Pelosi rebukes South’s lawmakers over North
Members of the delegation said at a briefing for South Korean media outlets that Pelosi, in a closed-door meeting Tuesday, asked the group what Seoul expected from the upcoming summit, which is set to take place in Hanoi, Vietnam Feb. 27 and 28.
When Rep. Chung Dong-young of the minor leftist Party for Democracy and Peace replied that forging ties with the North like the United States did with Vietnam would help the United States “expand its national interest,” Pelosi shot back that she doesn’t trust the North.
Pelosi, according to the South Korean lawmakers Tuesday, then recounted her experience visiting the North in 1997 with members of the House Permanent Select Committee on Intelligence.
She said the poverty she witnessed in the North Korean people’s lives was unimaginable. Since then, Pelosi said, she couldn’t trust the Pyongyang regime.
Pelosi’s meeting with the delegation was initially scheduled to run for 30 minutes but lasted for over an hour as the talks grew intense.
At one point, Pelosi reportedly said last year’s first summit between North Korea and the United States was nothing but a show, and that U.S. President Donald Trump failed to return home with any accomplishments. Pelosi continued, saying she wanted to see real proof that Pyongyang was denuclearizing. North Korean leader Kim Jong-un, she added, is trying to demilitarize the South, not give up his nuclear weapons.
National Assembly Speaker Moon Hee-sang, who led the South Korean delegation, said Pelosi also brought up his recent spat with the Japanese government and told him she was worried about strained ties between Seoul and Tokyo, adding she hopes they settle the issues soon. Moon said he felt Pelosi made the comment due to Japan’s request.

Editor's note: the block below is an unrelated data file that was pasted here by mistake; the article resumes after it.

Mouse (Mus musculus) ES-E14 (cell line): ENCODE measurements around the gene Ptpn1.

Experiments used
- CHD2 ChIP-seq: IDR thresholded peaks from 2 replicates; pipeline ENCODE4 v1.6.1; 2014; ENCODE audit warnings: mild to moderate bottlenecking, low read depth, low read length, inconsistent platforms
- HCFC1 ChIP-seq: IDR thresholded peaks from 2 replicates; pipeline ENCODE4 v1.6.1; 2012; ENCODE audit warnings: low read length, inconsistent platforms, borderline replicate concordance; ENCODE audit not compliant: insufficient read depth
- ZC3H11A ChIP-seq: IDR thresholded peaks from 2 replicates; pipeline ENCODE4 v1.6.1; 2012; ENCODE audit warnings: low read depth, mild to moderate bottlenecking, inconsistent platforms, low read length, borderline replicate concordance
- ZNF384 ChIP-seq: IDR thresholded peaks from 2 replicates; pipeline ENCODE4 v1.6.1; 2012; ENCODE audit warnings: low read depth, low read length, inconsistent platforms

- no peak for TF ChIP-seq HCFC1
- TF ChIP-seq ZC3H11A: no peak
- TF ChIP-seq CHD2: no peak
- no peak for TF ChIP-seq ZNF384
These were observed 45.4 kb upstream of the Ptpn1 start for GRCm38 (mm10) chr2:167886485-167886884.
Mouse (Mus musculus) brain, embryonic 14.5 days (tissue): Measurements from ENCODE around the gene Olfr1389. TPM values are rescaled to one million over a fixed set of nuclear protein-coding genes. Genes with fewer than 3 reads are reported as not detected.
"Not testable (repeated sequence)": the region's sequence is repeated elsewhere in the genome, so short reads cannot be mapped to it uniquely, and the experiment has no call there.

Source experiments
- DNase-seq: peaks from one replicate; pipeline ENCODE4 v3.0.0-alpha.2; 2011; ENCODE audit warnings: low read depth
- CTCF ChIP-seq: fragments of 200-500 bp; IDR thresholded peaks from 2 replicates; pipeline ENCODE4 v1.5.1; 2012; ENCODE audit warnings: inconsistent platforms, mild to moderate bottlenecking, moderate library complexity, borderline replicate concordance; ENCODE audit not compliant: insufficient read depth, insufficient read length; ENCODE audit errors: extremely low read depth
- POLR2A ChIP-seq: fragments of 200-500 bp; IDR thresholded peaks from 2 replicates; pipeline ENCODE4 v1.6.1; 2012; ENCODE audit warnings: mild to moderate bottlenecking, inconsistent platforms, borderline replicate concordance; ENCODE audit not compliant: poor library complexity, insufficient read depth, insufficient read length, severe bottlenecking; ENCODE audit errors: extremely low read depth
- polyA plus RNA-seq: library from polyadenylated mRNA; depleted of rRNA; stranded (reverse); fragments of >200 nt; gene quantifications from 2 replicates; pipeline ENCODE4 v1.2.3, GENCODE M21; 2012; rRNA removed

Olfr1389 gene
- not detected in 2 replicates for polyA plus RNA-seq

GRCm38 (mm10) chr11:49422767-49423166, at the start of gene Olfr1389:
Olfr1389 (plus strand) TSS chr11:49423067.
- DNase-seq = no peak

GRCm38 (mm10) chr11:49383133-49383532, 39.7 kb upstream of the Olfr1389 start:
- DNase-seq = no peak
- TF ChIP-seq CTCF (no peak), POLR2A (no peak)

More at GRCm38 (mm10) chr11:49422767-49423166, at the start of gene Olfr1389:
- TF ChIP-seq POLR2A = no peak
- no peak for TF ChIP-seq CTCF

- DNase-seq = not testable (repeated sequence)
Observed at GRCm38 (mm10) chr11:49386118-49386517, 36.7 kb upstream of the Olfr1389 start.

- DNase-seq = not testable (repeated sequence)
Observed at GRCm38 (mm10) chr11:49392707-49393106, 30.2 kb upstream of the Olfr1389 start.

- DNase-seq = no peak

“I think Japan told her to have a word with [us] before the meeting, or in other words, scold us,” said Moon.
During an interview with Bloomberg last week, Moon called on the Japanese emperor to apologize to South Korean victims of Japan’s war crimes during World War II, calling him “the son of the main culprit of war crimes.” That angered Japanese Prime Minister Shinzo Abe, who urged Moon to offer an apology and retract his statement, both of which Moon refused to do.
Toward the end of their meeting, according to the South Korean lawmakers, Pelosi said she still wasn’t hopeful about the results of the upcoming summit in Hanoi, but continued she hoped she was wrong and the South Korean delegation was right.
Unfazed, Moon told reporters during the press briefing that “the era of Pax Koreana” has arrived, and that the K-pop sensation BTS and Andy Kim, a Democratic New Jersey House representative of Korean descent, are “conquering the world from New York.”
BY JUNG HYO-SIK [firstname.lastname@example.org]
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